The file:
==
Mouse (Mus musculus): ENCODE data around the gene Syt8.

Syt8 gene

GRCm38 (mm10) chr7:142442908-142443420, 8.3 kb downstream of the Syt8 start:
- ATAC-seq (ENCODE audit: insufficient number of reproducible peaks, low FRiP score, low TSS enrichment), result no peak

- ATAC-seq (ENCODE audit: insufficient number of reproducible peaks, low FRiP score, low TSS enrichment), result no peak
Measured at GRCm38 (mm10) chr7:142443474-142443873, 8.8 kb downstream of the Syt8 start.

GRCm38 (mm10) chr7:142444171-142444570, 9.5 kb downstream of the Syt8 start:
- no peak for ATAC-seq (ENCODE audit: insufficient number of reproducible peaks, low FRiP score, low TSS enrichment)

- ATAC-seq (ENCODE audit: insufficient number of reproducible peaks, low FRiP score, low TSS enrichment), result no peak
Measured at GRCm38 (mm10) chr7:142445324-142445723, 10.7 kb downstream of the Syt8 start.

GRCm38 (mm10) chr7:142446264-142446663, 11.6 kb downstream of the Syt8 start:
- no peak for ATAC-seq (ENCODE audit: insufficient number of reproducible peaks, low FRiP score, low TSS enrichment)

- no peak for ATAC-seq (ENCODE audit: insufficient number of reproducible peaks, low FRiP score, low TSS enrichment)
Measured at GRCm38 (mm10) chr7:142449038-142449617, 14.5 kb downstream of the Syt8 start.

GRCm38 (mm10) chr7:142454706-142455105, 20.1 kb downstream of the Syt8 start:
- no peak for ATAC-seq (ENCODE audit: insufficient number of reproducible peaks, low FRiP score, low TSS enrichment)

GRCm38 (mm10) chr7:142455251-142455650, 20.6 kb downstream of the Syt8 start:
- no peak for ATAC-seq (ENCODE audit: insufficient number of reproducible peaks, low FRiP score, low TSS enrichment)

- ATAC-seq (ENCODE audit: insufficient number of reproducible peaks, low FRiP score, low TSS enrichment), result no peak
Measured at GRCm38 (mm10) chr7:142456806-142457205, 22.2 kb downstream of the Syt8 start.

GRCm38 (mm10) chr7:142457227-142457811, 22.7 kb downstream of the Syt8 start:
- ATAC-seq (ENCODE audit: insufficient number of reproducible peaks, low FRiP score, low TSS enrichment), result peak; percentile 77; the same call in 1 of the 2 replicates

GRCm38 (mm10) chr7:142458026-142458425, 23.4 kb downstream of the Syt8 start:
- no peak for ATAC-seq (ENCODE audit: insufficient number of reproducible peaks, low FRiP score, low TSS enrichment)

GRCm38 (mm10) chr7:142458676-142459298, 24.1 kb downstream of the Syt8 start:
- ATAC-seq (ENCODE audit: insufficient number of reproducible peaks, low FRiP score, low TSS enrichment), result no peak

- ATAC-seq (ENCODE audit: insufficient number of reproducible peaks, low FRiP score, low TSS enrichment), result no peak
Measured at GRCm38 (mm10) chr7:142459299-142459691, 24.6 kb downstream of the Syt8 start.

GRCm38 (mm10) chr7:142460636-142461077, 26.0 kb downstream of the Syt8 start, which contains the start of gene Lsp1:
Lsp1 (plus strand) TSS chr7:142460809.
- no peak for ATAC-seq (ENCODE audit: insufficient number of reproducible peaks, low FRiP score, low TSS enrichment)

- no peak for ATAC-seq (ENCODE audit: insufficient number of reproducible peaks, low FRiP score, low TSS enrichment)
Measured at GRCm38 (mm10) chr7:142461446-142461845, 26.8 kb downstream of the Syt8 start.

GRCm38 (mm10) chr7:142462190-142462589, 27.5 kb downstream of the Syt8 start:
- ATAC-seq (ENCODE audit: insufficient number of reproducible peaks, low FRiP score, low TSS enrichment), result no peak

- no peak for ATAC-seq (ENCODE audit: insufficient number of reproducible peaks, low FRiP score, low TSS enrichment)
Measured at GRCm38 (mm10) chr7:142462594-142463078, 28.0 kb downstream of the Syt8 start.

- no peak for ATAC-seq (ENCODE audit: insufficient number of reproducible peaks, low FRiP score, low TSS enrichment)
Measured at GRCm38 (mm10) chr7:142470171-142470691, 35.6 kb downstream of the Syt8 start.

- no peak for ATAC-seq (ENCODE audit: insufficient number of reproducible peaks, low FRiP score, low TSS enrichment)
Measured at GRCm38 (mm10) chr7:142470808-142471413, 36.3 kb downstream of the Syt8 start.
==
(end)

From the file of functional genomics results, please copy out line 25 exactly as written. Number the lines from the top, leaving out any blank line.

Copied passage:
GRCm38 (mm10) chr7:142458676-142459298, 24.1 kb downstream of the Syt8 start: